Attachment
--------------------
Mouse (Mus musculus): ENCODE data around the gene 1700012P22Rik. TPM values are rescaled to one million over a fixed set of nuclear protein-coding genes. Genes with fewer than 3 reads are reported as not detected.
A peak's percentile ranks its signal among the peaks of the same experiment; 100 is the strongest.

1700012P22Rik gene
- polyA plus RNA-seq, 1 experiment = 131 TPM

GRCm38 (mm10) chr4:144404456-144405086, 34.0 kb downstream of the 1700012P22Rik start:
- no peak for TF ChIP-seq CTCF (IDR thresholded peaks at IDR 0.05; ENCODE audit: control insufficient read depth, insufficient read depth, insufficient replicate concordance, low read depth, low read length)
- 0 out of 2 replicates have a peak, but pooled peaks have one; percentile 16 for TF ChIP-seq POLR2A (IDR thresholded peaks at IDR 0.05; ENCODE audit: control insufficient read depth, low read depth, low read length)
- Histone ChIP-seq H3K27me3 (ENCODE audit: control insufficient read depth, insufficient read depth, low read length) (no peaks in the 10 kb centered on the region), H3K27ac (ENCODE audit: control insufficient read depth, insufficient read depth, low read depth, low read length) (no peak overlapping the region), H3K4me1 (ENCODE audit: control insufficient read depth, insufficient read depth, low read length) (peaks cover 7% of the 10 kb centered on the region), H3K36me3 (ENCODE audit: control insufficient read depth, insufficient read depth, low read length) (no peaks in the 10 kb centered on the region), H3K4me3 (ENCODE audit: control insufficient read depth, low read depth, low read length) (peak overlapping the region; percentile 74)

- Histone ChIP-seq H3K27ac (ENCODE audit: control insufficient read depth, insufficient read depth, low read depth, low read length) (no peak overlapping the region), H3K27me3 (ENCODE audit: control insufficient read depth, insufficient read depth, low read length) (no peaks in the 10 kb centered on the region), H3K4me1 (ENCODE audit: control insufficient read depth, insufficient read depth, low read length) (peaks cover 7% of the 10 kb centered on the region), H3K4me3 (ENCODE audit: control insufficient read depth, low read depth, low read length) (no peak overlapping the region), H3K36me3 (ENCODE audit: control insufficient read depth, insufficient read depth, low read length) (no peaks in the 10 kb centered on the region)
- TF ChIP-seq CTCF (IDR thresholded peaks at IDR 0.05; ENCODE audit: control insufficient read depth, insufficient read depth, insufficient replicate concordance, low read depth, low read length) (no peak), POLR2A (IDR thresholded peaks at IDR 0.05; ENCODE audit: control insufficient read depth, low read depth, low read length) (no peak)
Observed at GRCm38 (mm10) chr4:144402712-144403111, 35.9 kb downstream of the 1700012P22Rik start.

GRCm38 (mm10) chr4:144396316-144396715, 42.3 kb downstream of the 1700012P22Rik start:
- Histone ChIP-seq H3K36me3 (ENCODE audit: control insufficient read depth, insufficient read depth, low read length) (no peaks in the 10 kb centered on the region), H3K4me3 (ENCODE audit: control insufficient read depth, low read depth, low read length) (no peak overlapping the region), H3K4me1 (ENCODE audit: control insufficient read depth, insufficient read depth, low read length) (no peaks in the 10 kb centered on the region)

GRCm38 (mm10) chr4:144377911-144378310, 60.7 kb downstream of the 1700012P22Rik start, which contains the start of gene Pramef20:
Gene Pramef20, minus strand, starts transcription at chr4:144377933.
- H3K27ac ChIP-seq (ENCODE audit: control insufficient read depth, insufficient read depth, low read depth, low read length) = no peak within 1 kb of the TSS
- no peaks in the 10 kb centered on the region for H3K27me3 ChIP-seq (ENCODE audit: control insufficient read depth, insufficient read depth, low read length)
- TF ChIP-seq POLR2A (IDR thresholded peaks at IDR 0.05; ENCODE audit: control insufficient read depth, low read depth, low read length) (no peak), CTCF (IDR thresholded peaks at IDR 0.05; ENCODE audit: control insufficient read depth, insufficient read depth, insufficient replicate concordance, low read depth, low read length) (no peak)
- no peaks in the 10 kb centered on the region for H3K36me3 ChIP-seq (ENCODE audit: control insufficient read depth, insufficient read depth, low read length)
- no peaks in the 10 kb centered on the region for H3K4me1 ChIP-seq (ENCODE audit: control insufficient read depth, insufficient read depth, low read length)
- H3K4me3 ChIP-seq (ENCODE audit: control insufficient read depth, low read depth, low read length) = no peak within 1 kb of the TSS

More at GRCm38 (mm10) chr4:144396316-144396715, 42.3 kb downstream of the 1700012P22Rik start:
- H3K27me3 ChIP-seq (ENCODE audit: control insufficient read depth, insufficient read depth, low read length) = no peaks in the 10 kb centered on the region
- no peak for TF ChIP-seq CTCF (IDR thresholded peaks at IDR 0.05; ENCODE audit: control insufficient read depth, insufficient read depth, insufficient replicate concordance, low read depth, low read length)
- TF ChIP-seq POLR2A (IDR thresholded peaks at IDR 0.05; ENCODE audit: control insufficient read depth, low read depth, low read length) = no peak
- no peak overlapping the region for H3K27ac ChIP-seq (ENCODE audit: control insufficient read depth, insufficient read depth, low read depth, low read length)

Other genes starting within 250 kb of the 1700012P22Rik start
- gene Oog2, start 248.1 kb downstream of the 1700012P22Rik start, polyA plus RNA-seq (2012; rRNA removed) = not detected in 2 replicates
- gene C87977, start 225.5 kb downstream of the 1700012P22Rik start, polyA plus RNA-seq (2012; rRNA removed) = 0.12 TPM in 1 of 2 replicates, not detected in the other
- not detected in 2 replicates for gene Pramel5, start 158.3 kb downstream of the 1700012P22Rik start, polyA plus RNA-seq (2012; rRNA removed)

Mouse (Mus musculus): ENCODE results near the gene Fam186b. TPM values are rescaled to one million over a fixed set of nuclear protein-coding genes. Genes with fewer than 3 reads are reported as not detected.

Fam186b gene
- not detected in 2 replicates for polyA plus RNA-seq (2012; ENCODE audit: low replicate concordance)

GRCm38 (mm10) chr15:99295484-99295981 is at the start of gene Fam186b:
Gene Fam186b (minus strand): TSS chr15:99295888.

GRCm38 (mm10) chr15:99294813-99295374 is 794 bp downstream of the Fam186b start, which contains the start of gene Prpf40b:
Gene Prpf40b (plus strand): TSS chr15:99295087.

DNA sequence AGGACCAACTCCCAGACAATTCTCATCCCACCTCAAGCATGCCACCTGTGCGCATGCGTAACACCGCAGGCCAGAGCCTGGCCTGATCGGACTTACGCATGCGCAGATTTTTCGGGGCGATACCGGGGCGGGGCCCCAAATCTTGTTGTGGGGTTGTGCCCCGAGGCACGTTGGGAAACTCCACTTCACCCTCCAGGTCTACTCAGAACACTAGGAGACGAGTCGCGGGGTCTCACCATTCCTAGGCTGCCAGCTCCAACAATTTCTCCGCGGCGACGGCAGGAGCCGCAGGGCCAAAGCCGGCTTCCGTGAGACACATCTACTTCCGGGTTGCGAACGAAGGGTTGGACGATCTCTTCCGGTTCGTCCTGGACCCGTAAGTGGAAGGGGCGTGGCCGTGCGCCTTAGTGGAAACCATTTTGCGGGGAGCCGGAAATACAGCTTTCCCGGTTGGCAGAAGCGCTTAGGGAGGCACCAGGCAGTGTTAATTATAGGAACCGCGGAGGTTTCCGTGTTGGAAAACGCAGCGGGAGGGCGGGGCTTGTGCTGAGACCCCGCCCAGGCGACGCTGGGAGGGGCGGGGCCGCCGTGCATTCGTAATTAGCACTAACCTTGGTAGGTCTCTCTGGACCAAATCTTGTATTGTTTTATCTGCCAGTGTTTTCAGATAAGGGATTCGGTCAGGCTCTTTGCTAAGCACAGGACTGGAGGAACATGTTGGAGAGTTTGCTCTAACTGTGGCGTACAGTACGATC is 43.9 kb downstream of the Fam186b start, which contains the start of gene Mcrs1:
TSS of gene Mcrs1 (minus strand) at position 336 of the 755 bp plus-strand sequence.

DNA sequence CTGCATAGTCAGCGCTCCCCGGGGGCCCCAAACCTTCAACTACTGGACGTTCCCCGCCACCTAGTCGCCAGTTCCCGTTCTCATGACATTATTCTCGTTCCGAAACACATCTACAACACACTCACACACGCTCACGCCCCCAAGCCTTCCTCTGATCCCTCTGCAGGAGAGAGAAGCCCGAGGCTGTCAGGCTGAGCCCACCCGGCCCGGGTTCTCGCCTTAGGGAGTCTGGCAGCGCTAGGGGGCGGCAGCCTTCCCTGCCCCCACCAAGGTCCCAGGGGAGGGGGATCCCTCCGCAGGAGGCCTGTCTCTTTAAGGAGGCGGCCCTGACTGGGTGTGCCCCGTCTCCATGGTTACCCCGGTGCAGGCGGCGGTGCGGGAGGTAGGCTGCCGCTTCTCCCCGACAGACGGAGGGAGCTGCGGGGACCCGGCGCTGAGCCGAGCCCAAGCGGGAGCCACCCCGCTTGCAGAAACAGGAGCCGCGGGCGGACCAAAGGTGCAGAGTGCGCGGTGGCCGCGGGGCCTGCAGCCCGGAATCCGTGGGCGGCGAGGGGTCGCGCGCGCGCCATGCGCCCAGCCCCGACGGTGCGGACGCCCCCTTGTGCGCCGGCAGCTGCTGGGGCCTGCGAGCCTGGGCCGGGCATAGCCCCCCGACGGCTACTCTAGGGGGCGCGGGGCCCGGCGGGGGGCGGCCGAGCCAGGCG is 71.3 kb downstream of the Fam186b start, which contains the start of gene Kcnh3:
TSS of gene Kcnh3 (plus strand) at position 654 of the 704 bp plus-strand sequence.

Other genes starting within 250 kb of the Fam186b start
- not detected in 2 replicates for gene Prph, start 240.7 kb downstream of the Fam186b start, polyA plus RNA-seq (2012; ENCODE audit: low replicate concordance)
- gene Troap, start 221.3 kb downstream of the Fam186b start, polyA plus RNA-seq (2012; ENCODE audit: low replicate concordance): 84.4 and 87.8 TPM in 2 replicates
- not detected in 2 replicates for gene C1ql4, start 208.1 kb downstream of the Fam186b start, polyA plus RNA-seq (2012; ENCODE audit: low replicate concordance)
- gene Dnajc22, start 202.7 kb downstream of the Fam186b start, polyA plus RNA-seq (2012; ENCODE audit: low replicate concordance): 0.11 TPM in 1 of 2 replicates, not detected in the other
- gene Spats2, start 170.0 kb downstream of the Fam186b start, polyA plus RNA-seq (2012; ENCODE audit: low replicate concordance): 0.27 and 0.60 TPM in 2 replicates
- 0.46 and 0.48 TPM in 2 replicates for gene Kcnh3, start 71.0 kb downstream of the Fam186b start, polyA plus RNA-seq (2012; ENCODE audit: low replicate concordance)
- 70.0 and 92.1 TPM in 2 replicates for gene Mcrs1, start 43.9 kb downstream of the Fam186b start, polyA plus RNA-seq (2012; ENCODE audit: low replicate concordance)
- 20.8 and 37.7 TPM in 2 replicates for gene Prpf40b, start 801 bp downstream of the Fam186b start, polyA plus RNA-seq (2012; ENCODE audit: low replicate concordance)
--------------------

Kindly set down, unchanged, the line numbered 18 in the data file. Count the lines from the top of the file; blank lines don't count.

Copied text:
- TF ChIP-seq POLR2A (IDR thresholded peaks at IDR 0.05; ENCODE audit: control insufficient read depth, low read depth, low read length) (no peak), CTCF (IDR thresholded peaks at IDR 0.05; ENCODE audit: control insufficient read depth, insufficient read depth, insufficient replicate concordance, low read depth, low read length) (no peak)